Having children at home around the holidays can be so much fun! It’s great to see their little faces light up on Christmas morning or to receive their Hanukkah or Kwanzaa gifts! They remind us about the joys of the holidays – gifts, visits to see Santa, looking for their favorite family elf friend (ie Elf on the Shelf), baking cookies, decorating a tree/house, wrapping gifts, singing holiday songs, watching holiday movies together, etc. Yes, holidays can be so awesome when you have children!
So what’s the catch, you’re wondering? I’ll tell you…behavior. Not just any old behavior but poor behavior, and often poor sleep too! What do you do with a child who isn’t just counting down the days to their favorite holiday (this applies for all of holidays that involve gifts, like Halloween and Easter/Passover too), but they are OBSESSED with it?! Sometimes that means they’re not sleeping well, as they wait in anticipation for receiving their gifts. Sometimes it means they’ve had one too many Christmas cookies and candies and they’re attitude isn’t the best. Maybe they’re feeling entitled with the holidays, and really aren’t understanding the true meaning. How do you make it through the weeks leading up to your child’s favorite holidays?
When it comes to sleep, you want to keep things as consistent as possible. If you start letting the excited early mornings happen, then they will start to become the new “norm”. The day needs to continue to start at the same time as it always does, and this includes the “big day” itself. I know some of you are thinking, “What?! How cruel to make your kids wait to open presents!” But hey, it’s a busy day for all of us! I will have a long day of cooking ahead of me once I’m up, so there’s no way I’m waking up at 5am! I also don’t want children awake for the day at 5am…talk about a long day for them too! So we keep things consistent here at the Welch household, with a 7am wake up time!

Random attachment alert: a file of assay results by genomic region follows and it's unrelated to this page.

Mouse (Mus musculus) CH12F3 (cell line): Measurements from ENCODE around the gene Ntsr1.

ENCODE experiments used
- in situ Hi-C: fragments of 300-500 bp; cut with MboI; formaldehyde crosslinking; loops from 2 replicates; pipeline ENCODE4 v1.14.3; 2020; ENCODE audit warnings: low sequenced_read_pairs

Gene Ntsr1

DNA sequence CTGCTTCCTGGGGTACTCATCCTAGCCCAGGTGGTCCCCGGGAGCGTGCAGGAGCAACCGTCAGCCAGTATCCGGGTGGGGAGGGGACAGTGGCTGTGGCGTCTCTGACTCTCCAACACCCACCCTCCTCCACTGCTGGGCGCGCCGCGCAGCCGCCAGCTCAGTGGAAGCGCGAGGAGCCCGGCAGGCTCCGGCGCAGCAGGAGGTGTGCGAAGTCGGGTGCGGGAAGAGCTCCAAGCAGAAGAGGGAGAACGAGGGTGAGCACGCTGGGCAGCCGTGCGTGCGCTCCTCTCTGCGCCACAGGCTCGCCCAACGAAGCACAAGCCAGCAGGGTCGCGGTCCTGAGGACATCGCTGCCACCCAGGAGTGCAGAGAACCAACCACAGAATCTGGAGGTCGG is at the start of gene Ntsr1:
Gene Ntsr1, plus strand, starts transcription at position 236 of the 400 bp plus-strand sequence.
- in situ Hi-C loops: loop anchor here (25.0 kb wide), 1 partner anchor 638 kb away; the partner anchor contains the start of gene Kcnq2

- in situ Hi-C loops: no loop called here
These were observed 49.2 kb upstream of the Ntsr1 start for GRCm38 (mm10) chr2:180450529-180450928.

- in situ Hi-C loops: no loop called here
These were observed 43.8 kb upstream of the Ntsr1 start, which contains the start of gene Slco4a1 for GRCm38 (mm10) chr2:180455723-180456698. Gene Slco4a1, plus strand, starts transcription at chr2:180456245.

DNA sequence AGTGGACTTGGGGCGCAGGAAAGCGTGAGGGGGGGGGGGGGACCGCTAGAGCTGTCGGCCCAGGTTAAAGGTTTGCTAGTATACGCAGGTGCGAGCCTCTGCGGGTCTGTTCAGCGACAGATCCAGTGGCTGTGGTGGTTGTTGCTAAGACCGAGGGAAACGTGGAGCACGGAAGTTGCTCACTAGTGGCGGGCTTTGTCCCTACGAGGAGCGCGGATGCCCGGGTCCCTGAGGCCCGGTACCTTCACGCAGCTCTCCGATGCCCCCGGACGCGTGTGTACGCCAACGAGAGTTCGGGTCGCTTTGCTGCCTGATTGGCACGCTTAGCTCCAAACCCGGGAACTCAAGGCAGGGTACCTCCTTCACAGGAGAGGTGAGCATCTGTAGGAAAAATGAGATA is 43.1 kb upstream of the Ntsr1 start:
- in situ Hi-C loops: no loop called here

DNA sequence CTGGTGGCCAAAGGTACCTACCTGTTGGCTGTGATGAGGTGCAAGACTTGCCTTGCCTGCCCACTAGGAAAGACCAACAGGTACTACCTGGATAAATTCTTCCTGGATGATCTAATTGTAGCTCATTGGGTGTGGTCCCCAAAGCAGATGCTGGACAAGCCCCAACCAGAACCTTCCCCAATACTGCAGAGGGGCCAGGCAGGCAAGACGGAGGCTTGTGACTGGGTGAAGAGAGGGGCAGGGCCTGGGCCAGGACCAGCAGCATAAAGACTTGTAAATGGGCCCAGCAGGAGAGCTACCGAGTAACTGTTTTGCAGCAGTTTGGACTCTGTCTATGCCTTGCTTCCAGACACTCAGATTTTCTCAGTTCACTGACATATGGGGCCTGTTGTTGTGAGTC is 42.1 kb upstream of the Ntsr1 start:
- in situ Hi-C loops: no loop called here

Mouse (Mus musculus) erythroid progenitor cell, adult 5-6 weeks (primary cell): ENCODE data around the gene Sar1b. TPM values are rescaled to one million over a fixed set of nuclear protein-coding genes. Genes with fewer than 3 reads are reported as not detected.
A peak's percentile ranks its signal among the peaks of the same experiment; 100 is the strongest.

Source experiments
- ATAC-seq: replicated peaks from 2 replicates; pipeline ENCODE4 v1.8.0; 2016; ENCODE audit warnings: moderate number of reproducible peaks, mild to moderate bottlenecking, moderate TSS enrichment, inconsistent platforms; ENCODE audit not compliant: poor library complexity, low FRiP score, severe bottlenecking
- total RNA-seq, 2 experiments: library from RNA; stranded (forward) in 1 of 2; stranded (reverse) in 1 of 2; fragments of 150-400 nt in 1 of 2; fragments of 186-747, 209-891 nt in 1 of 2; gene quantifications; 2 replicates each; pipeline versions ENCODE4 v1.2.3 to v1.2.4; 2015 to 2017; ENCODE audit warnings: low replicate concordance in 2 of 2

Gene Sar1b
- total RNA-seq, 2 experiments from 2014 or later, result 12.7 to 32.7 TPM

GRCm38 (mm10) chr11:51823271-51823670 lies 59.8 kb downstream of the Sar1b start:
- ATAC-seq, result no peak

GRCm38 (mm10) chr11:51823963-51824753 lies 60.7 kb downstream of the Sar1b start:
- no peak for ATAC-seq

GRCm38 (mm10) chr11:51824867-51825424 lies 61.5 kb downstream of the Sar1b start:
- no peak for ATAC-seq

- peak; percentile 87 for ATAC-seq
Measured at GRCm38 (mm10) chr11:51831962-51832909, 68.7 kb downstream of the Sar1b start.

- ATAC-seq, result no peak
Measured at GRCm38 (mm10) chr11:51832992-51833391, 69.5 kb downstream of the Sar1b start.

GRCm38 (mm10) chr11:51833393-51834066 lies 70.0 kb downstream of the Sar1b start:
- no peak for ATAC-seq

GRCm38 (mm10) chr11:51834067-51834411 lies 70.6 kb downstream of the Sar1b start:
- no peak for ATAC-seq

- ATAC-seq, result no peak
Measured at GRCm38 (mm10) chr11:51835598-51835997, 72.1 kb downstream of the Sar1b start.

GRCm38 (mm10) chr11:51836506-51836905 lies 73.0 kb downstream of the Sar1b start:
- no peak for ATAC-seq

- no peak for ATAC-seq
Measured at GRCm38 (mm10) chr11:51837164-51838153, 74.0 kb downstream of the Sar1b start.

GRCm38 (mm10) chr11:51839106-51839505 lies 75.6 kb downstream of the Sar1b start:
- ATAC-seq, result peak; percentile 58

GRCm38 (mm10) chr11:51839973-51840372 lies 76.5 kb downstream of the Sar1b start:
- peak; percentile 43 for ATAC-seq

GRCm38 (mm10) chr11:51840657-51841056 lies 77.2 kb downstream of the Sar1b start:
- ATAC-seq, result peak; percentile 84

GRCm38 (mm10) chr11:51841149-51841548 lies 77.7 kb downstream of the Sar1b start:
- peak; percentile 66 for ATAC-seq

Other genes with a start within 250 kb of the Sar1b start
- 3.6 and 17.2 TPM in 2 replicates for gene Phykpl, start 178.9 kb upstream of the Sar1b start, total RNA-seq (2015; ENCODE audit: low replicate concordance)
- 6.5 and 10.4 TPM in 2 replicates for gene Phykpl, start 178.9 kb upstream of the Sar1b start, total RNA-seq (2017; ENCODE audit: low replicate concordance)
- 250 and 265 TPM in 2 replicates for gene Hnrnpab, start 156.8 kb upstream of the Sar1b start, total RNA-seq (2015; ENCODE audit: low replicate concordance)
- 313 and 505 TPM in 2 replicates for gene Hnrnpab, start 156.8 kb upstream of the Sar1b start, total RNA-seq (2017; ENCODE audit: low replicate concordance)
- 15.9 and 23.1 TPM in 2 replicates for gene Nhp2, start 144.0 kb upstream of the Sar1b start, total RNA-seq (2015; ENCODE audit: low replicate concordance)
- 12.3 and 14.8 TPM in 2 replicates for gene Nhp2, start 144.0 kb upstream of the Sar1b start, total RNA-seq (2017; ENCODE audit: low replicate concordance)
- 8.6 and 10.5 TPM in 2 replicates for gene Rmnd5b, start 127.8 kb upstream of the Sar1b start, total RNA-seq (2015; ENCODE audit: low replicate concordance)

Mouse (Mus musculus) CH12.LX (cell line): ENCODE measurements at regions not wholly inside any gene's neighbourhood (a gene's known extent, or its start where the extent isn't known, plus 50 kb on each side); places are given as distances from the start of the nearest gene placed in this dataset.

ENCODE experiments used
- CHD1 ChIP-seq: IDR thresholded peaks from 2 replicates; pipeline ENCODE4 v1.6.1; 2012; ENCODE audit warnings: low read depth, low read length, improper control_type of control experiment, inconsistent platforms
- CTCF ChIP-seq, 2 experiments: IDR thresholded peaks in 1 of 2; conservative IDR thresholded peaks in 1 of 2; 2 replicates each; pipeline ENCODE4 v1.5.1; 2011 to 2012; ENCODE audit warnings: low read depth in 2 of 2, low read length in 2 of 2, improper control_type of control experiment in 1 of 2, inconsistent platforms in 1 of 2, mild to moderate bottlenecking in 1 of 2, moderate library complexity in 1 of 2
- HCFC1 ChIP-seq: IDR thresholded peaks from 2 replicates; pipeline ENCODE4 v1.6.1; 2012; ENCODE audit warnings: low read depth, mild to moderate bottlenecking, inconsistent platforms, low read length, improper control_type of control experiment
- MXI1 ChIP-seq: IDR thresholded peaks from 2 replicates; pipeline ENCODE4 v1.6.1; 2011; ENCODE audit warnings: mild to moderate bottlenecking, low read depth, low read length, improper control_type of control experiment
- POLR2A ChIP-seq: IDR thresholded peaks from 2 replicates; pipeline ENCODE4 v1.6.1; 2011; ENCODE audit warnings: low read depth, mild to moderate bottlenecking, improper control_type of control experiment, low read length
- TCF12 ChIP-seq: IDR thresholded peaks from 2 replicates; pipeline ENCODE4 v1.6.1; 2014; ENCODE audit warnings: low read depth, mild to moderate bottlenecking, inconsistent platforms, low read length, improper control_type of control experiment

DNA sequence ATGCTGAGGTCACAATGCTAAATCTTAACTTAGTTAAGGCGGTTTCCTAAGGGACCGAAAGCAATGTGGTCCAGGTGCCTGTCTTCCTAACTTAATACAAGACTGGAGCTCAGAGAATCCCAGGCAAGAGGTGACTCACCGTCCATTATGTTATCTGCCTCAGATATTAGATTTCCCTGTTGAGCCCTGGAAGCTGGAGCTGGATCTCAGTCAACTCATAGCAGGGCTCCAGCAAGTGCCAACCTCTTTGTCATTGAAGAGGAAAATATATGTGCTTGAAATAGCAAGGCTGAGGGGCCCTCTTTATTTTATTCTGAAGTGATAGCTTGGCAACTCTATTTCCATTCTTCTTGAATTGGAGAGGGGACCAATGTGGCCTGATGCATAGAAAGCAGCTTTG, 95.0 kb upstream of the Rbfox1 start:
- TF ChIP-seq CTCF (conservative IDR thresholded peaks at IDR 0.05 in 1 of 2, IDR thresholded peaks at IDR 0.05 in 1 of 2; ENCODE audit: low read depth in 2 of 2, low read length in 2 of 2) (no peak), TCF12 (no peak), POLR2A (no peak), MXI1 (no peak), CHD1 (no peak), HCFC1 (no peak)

If your child is still napping, you want to keep their nap schedule as usual too (including the holidays themselves). Skipping a nap on a holiday will just punish you and your child. Your child will be miserable on a day that should be fun! Of all days, they may have woken up early with excitement and truly need that nap. We all know what a miserable child looks like normally. Couple that with the fact that it’s a very stimulating, interactive day for them and it’s a recipe for disaster! And if you’re like me and need to cook on the holidays, then you know how much time you have set aside for tantrums and meltdowns…yup, zero. So do yourself the favor and let your child nap! Go to your family’s houses before or after nap, or plan the car trip around your child’s nap so they can catch some zzz’s on the way. A short nap is better than nothing!
Now what about the child who’s beyond hyper for weeks before the holidays? Well, it’s business-as-usual here too. While you know why they might be acting up, it’s not a free pass for them. They still need to be respectful to you and others, and they still need to follow the household/school rules.